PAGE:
Postcard from Maine (2)

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4-20-14 PHL

Probably the most photographed lighthouse in America, Portland Head Light is a stunner of a location that anyone visiting Maine should experience. It’s not difficult to find, is easy to access from a series of well-maintained trails at Fort Williams Park in Cape Elizabeth, and as you can see… perched on some seriously jagged rocks it occupies a fantastic location to make a landscape photograph. All you have to do is get yourself there at the right time and in the right conditions!

With an iconic location like this, the biggest challenge is making a photograph that doesn’t look exactly like all of the other ones you see in the local calendars and postcards – unless of course that’s what you’re going for. Nothing wrong with imitating other photographs – good practice I say – but my guess is that there will come a time when you’ll want to create something more personal, more unique. And so you should.

Get there early. Stay there late – good light favors those who patrol the edges of the day. Watch the tide charts and try to coordinate your visit with a big surf, and of course… treat the weatherman like your friend and pay attention to the conditions. Despite the fact that I wasn’t able to include any dramatic skies on this particular morning, I was able to explore the foreground area a bit and include some interesting elements along with the beautiful sunrise gradient of color… all in the name of trying to capture something that I could call mine.

Hope you like it.

(A couple of exposures were combined here to deal with the extreme range of light found at this time of day).

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Postcard from Maine (1)

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Here’s a little something from my home state of Maine. Hope you don’t mind if I indulge myself with a couple of postcard posts of my favorite photographs of Maine, especially Acadia National Park. It’s been a while since I’ve been able to visit in person, but hopefully as the weather warms up and I start to feel a bit better I can get back down there again soon.

Also, rather than me having all the fun, I’d be happy to post any reader requests for images. Is there any particular place in Maine – or Acadia and Beyond – that you would like to see. I’ll scour the archives and see what I can find, and I’d be happy to share any story – technical or anecdotal – that I have behind the creation of the image.

For example, with the image in this post, I wanted to highlight those incredible round rocks that can be found at this location. The flecked pinkish granite in the foreground is absolutely spectacular, and when the waves rock those boulders back and forth the sound is mesmerizing. The sun had already risen when I made this photograph – in fact I had waited until the warm light had kissed the shoreline hanging above the cove. Classic Acadia.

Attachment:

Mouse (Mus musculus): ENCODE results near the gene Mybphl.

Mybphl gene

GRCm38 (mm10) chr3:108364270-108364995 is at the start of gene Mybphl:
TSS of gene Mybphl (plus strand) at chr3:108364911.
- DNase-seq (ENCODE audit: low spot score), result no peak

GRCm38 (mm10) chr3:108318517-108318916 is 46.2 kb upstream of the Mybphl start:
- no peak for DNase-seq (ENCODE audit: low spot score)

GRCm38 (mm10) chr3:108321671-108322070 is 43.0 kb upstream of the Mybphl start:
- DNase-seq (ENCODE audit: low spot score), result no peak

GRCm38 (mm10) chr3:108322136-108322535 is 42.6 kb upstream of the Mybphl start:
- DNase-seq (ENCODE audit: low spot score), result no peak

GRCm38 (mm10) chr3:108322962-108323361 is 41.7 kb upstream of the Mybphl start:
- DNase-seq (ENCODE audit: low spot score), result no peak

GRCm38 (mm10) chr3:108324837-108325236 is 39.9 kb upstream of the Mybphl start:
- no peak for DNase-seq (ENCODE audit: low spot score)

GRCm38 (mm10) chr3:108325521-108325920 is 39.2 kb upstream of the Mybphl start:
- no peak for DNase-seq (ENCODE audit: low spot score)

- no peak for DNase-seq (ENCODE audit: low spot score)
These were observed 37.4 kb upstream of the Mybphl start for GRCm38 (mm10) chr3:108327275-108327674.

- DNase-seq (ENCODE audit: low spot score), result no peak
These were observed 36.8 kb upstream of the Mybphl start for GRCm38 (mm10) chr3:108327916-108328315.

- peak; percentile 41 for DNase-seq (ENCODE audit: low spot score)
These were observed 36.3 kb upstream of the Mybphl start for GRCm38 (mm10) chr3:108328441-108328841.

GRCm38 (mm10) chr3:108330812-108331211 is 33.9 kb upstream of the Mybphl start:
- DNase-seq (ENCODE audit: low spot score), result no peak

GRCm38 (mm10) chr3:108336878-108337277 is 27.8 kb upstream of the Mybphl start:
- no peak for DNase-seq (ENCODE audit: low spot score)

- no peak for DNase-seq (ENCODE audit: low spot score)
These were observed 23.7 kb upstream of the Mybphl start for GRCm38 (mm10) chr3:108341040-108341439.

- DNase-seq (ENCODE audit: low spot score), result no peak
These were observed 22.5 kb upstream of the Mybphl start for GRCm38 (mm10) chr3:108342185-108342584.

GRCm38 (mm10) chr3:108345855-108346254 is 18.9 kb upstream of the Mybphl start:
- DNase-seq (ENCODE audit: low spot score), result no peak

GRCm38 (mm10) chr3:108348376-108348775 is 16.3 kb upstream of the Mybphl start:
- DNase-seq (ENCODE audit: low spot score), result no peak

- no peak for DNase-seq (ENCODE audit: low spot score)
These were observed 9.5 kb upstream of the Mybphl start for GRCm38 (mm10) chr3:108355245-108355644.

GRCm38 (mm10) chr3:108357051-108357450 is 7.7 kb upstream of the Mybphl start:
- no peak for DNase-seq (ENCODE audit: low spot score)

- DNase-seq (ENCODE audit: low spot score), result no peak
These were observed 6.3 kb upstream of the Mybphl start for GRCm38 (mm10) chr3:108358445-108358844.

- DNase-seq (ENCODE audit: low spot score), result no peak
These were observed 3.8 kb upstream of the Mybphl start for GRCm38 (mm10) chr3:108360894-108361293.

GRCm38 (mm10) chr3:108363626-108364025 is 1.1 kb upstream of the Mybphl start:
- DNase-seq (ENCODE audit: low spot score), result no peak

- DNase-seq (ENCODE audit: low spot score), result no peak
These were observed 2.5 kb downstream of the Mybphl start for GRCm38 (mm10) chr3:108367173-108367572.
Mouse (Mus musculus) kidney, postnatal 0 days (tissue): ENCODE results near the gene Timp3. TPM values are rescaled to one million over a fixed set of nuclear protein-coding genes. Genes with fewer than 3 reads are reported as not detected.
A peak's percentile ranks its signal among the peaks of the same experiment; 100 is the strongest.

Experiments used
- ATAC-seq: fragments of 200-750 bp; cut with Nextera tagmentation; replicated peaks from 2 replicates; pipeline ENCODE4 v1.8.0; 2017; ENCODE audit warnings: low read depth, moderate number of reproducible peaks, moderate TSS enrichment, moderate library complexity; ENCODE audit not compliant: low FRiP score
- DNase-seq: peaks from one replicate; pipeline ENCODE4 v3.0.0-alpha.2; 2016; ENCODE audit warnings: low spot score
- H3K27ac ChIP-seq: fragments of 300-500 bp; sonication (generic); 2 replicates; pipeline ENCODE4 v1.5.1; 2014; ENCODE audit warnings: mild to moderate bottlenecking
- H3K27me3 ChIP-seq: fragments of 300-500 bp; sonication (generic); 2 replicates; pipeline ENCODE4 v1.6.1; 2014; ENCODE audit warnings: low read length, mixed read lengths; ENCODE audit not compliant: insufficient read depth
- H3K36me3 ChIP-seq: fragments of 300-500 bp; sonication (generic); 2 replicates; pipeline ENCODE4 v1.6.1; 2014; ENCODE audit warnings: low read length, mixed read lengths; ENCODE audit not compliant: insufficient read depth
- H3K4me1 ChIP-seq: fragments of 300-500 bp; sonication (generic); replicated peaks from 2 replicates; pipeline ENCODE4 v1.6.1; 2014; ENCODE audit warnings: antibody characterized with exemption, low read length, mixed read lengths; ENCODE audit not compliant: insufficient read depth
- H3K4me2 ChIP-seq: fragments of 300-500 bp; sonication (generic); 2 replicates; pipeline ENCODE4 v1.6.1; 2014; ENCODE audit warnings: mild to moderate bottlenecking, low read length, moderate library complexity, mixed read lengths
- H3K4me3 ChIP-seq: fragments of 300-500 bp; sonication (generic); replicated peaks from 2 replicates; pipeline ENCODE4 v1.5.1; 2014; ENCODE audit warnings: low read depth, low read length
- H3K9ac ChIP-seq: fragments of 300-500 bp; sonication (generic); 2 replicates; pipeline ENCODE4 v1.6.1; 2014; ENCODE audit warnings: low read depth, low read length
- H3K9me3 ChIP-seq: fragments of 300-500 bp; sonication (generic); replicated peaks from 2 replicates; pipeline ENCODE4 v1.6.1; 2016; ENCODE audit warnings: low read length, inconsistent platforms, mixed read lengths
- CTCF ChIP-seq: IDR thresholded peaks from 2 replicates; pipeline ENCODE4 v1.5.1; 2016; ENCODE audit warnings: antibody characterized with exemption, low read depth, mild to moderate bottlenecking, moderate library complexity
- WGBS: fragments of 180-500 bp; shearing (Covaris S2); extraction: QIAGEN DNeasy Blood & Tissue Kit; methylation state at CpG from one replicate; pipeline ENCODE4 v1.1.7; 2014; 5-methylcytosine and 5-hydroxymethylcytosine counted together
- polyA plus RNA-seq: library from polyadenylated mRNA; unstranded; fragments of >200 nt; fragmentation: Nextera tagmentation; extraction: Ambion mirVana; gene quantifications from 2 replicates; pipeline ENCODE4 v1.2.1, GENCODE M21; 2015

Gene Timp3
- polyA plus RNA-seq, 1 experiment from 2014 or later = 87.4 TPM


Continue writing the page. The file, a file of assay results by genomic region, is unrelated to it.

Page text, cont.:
I choose a fairly long shutter to allow for a degree of texture being created within the foreground water, but I also waited for a breaking wave to help create some mid-ground interest. I hope that helps explain the thought process going on as I made this one… and like I said, it’s one of my all-time favorites… Monument Cove in Acadia National Park.

Just for kicks…

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4-19-14 Cape Neddick

Here’s an image just for show. There’s no real story to this post other than I like it. It’s of Nubble Light – sometimes called Cape Neddick – a classic New England lighthouse located on the coast of southern Maine in York. I grabbed the opportunity to soak in the start of a new day, and as the sun slowly rose, I just loved the textures in the foreground rocks and the subtle gradient in the sky. The color version is nice, but I especially liked the mood generated by the silvery black and white rendition. Enjoy!

Spending a little time…

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4-10-14 websitecover Lately I’ve been spending some time exploring my portfolio of landscape photographs. Though feeling physically and mentally much better between rounds of Chemo, I still haven’t quite mustered up the energy to spend much time outside, never mind having the oomph to be out early or late capturing any new good light on the landscape with the camera. That leaves me fondly reminiscing about some of the work I’ve already done, and as I do so, I get to spend a little time perusing my web site – and you know what that means… yes, tweaking.

As you can see from the screenshot above – http://www.acadiaandbeyond.com – I’ve abandoned (for now) my attachment to a single strong black and white coastal image in favor of a more eclectic, colorful, and assorted view of what is distinctly Acadia National Park – after all, there is so much to see in Acadia, why not show her off in all her glory?

We’ve had a lot of incredibly generous local support in response to our little medical emergency, and as a way to say thank you, Lori and I have been selecting prints that we think people might appreciate, and we’ve been ordering and delivering them as thank you gifts.

I’ve learned that it’s one thing to conceptualize, experience, and actually create any one of my photographs, but I have to admit, following the process through to where it physically gets printed and held in hand – whether it is printed on canvas, paper, or better yet, on metal – it is quite exhilarating to hold a piece, especially since many of these pieces to date have merely been images on the screen.